Blessed with plenty of sunshine, the Western Australian capital is a city best experienced outdoors. The following five destinations are just a snapshot of what’s on offer: all are well within striking distance of the CBD and will have you back at your digs in time for that first pre-dinner aperitif.
One of the largest inner-city parks on the planet, Kings Park is a year-round destination for Perth locals and visitors alike. Once you’ve soaked up all those views of the city centre and Swan River down below, set off for one of the trails that crisscross the park. Enjoy a volunteer-led or self-guided tour of the Western Australian Botanic Garden, or take the Lotterywest Federation Walkway and learn about the area’s significance to the Aboriginal Nyungar population. Otherwise, outdoor cinemas in the summer and occasional concerts – often featuring the West Australian Symphony Orchestra – make excellent excuses to visit.
John Forrest National Park
The Perth Hills are alive with the sound of walkers, cyclists and wildlife enthusiasts admiring the region’s many plants and animals. John Forrest National Park was Western Australia’s first national park and has been drawing a crowd since being proclaimed in 1900. Jarrah and marri trees tower overhead, while wildflowers add springtime flashes of colour. The Hovea and National Park falls both jolt into life after the rains and feature in the park’s designated walking tracks. Elsewhere in the Perth Hills, the Lesmurdie Falls are another popular destination for nature lovers.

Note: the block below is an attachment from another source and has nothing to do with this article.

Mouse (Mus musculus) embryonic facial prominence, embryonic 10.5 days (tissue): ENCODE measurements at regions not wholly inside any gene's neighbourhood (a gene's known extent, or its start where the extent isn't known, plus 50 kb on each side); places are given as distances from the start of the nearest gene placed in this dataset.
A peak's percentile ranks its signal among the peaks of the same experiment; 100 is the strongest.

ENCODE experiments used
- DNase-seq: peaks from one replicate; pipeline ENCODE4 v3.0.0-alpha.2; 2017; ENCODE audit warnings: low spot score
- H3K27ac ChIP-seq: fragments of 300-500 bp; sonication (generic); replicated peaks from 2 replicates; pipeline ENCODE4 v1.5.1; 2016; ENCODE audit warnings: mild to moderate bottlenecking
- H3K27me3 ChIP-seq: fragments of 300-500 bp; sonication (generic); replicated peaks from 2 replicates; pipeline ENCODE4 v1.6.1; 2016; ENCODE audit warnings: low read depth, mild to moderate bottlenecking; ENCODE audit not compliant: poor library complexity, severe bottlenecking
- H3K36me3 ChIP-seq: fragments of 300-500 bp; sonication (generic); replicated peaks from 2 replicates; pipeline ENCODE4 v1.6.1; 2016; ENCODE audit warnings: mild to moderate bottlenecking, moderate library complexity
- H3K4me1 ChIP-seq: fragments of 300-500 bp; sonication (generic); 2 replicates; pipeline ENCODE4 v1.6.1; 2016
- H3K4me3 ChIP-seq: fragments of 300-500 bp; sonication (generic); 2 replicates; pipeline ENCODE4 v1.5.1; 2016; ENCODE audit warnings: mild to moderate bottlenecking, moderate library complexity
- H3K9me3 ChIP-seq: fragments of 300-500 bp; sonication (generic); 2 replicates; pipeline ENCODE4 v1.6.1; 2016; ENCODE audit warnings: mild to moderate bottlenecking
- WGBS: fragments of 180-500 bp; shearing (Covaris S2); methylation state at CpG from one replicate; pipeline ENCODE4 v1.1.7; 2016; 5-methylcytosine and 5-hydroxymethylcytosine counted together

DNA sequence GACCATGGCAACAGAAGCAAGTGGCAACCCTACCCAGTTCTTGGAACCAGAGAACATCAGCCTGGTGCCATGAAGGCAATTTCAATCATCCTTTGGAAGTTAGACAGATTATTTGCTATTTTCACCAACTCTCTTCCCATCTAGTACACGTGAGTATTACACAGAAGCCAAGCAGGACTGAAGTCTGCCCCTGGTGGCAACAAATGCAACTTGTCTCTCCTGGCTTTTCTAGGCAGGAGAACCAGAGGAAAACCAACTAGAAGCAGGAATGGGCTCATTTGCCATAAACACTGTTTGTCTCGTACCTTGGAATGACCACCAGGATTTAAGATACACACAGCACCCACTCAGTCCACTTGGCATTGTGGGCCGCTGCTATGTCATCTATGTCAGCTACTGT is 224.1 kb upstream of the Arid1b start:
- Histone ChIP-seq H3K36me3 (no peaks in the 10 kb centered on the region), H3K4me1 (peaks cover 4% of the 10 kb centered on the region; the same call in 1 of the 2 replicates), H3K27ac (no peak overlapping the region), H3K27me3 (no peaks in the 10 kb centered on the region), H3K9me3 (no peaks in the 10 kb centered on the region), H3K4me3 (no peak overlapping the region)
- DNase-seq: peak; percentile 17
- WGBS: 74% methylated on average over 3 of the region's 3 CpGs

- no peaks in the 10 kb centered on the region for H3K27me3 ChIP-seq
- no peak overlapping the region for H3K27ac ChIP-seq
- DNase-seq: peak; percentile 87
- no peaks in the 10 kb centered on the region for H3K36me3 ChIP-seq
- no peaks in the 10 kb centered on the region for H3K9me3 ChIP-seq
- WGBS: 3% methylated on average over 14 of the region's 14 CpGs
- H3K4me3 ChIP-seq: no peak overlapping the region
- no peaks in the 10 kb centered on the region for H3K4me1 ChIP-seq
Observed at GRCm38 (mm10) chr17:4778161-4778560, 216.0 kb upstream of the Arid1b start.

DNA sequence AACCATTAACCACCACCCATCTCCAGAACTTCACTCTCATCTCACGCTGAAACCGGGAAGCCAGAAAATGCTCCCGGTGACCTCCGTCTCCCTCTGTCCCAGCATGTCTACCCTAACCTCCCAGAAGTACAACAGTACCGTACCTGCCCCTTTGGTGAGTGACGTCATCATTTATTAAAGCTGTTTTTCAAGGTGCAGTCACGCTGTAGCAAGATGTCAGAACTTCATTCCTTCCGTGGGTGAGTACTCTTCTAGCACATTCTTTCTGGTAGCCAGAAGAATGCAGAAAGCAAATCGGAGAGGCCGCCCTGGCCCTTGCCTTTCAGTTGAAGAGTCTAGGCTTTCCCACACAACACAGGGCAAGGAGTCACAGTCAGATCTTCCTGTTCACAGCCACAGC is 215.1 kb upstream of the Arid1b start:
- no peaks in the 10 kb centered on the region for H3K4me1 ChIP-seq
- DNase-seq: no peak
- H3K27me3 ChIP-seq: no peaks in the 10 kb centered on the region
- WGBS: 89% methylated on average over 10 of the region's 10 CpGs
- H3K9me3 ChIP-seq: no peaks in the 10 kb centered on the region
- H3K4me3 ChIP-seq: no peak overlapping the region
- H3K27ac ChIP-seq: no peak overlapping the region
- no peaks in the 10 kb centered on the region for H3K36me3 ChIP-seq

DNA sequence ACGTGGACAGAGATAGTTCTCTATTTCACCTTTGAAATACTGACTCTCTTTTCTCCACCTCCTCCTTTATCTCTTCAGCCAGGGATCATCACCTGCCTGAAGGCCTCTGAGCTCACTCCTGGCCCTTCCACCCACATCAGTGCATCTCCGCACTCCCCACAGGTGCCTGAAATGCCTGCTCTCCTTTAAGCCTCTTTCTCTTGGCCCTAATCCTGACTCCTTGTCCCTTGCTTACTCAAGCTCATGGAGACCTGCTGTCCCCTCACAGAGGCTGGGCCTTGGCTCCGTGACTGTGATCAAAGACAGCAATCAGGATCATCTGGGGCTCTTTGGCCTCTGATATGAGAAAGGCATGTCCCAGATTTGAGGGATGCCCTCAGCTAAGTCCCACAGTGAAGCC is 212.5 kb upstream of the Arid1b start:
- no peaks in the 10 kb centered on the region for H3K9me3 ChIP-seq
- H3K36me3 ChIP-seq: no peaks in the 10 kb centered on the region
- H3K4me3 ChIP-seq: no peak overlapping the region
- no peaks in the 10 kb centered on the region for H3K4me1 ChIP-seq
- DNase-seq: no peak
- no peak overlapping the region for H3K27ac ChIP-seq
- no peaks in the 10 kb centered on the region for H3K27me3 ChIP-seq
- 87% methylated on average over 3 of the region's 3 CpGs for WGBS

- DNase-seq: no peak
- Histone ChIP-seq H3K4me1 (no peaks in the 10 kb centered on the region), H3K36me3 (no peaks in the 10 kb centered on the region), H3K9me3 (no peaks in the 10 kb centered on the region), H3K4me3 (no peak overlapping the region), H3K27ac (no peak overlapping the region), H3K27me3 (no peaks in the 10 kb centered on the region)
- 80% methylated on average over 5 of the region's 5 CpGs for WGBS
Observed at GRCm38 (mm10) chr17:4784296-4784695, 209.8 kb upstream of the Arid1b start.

Packed a snorkel and fins in your suitcase? This northerly beach is the place to take them for a spin without venturing too far from the CBD. Less than two metres deep, this natural lagoon is a popular destination for getting up close with local marine plant and fish species. Locals also swim and fish here, in particular during the short abalone season over summer.
Located around half an hour from the city centre, the Swan Valley – long regarded as a happy place for eaters and drinkers – is an easy daytrip for visitors to Perth. While the region’s cellar doors, breweries and restaurants are many, the valley is also home to notable parks (Lilac Hill and Whiteman parks, say), outdoor galleries (that’d be Gomboc Gallery, an inspiring private sculpture park and gallery owned by internationally renowned WA artist, Ron Gomboc) and other attractions for nature enthusiasts. A hop-on, hop-off bus service is an ideal way to get around, although active travellers can make use of the region’s various cycling trails to take in the local sights.
Just a 40-minute drive from Perth lies a stretch of coast that could be mistaken for heaven on earth – particularly if you’re an animal lover. Dolphins are frequent visitors to these waters, and you can catch a glimpse of them from the viewing platform – or even swim with them, if the mood takes you. Penguin Island is also a short ferry ride away, and is home to the largest fairy penguin colony in Australia’s west – over 1,000 of the little critters.
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